Two hundred years after the visit of the famous German, Mexico has remained one of the most diverse and fascinating travel destinations in the world.
Thousands of kilometres of beaches line the coasts of the Pacific, Caribbean and Gulf of Mexico. Sun lovers, beach runners, water sports enthusiasts or romantics – everyone will find their dream beach here, even away from the tourist strongholds of Cancún or Playa del Carmen.
In the inner part of the country, mighty sierras with peaks well over 5,000 metres high cut through the landscape of high valleys, fertile lowlands, tropical forests and cactus deserts. Ideal terrain for mountaineers and hikers or simply for people who want to enjoy the natural scenery. Mexico’s colonial cities have preserved their architectural and cultural heritage without losing their vitality. Oaxaca, Mérida, Puebla, Taxco or San Cristóbal de las Casas are also well known among us. In addition to magnificent church buildings and historical buildings with shady courtyards, whose arcades are often equipped with large-format murales, countless markets, festivals and fiestas are also attracting visitors. The Mexican cuisine is considered to be one of the great ones of the world next to the French, Chinese and Italian and has nothing in common with the monotony of the TexMex restaurants as we know them in Europe. Each region has its own specialities, ranging from stands in the market hall to gourmet restaurants in all price categories. Shops and galleries are a true Mecca for those who love arts and crafts or just shopping. Museums with outstanding collections can also be found away from the metropolises of Mexico City and Guadalajara.
Mexico’s pre-colonial, Indian past impresses in the impressive testimonies of thousands of years of ancient civilizations – from the mysterious stone heads of the Olmecs to the monumental pyramids of Teotihuacán, the holy mountain of the Zapotecs to the cities and ceremonial buildings of the Maya in Yucatán or in the rainforest of Chiapas. Focused excavations by international archaeologists change the face of famous and seemingly unravelled ruins such as Chichén Itzá, Palenque or Monte Albán and rewrite the history of entire eras.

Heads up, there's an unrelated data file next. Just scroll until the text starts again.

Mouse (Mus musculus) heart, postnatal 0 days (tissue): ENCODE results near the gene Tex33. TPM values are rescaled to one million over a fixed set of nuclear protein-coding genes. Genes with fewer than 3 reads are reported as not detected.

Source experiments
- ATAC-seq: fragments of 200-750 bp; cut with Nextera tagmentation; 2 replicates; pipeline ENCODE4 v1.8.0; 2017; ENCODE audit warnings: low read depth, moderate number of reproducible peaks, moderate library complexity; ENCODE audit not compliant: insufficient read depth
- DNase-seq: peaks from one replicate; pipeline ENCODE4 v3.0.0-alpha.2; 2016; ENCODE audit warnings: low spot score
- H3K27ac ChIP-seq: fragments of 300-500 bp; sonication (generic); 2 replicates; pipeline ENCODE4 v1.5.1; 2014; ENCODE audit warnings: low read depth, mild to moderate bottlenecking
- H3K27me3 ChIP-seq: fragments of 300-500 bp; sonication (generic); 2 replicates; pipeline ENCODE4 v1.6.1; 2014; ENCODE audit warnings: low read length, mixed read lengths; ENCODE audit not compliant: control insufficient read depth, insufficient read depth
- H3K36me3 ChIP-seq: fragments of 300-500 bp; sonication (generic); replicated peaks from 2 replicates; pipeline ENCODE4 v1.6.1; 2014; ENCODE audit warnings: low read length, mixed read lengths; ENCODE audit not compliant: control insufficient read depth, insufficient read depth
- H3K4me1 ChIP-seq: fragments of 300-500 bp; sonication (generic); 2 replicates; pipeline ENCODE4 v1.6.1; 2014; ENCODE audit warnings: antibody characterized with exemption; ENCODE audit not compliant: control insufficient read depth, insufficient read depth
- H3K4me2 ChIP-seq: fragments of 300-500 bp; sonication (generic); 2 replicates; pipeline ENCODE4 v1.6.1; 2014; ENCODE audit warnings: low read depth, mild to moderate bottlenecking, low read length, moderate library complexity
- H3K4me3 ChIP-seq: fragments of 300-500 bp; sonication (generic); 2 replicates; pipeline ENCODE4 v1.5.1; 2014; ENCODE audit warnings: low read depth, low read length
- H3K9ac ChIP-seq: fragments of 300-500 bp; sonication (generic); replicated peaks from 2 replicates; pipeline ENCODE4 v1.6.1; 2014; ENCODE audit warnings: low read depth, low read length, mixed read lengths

For Mexico alone, Unesco lists 33 sites of world cultural and natural heritage, including prehistoric cave drawings in the deserts of Baja California or its saltwater lagoons, where thousands of grey whales gather year after year, without shyness towards the human observers.
A legendary railway journey through the gorges of the famous copper canyons awaits railway enthusiasts, hikers, riders and photographers in the north of the country. Almost magical ghost towns such as the former mining town of Real de Catorce are located off the beaten track in the north-east of the country. The natural backdrops of countless Hollywood westerns still stand in the Sierra Madre Occidental between Chihuahua and Durango just as John Wayne left them in the 1950s. In Mexican history, this seemingly familiar landscape is the land of Pancho Villa, the ambivalent national hero of the Mexican revolution.
Hollywood movies and their stars have also made seaside resorts like Acapulco and Puerto Vallarta famous overnight. John Huston’s statue on Puerto Vallarta’s seafront promenade is a reminder of his Tennessee-Williams adaptation of “The Night of the Iguana”. Today stars like Arnold Schwarzenegger, Antonio Banderas, Leonardo di Caprio, Denzel Washington or Salma Hayek are shooting at Mexican locations.
Whether you want to follow in the footsteps of the stars and be pampered, for example, in Julia Roberts’ favourite hotel, prefer a former hacienda, or even prefer a hammock under the palm roof, the selection of hotels, guesthouses, cabañas and other accommodations corresponds to the diversity of the country and has no comparison to fear.